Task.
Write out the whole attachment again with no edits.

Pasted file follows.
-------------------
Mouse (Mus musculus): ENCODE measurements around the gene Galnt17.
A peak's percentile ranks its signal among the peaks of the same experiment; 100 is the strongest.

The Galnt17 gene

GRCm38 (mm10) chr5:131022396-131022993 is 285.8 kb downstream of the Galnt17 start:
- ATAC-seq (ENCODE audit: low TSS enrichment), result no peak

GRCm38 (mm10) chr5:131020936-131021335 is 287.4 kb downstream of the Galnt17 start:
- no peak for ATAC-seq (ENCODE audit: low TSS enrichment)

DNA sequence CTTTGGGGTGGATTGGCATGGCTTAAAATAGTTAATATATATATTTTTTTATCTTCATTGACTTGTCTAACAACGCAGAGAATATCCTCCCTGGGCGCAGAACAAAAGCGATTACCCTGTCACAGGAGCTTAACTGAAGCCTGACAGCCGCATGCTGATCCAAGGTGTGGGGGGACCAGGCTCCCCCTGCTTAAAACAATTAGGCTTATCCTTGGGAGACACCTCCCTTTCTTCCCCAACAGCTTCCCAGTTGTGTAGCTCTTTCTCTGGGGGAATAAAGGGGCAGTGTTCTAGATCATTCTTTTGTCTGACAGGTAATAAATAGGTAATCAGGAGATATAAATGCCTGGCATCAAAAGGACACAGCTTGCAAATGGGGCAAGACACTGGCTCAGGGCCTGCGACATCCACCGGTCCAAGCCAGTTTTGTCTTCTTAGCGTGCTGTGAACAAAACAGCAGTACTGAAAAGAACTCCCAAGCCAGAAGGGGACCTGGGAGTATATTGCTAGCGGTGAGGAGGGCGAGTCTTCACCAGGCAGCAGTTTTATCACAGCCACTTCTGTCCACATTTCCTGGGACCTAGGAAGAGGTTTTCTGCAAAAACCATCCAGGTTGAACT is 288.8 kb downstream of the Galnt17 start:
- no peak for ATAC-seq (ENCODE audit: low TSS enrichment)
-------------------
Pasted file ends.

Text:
Mouse (Mus musculus): ENCODE measurements around the gene Galnt17.
A peak's percentile ranks its signal among the peaks of the same experiment; 100 is the strongest.

The Galnt17 gene

GRCm38 (mm10) chr5:131022396-131022993 is 285.8 kb downstream of the Galnt17 start:
- ATAC-seq (ENCODE audit: low TSS enrichment), result no peak

GRCm38 (mm10) chr5:131020936-131021335 is 287.4 kb downstream of the Galnt17 start:
- no peak for ATAC-seq (ENCODE audit: low TSS enrichment)

DNA sequence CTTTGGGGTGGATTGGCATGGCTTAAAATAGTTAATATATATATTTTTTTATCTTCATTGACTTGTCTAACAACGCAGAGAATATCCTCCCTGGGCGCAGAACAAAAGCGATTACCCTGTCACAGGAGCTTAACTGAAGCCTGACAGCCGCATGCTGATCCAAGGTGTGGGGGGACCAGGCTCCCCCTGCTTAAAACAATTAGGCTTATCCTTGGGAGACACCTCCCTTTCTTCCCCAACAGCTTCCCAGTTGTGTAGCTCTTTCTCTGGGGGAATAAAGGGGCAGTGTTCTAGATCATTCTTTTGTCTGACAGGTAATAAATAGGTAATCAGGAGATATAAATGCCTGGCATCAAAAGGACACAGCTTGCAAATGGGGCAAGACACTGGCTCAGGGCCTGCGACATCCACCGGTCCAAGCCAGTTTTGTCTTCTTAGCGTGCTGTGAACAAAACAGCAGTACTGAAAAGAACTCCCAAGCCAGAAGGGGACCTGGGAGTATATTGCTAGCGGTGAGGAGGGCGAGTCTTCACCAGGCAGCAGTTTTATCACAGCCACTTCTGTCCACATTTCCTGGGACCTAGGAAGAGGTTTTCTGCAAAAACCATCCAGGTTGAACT is 288.8 kb downstream of the Galnt17 start:
- no peak for ATAC-seq (ENCODE audit: low TSS enrichment)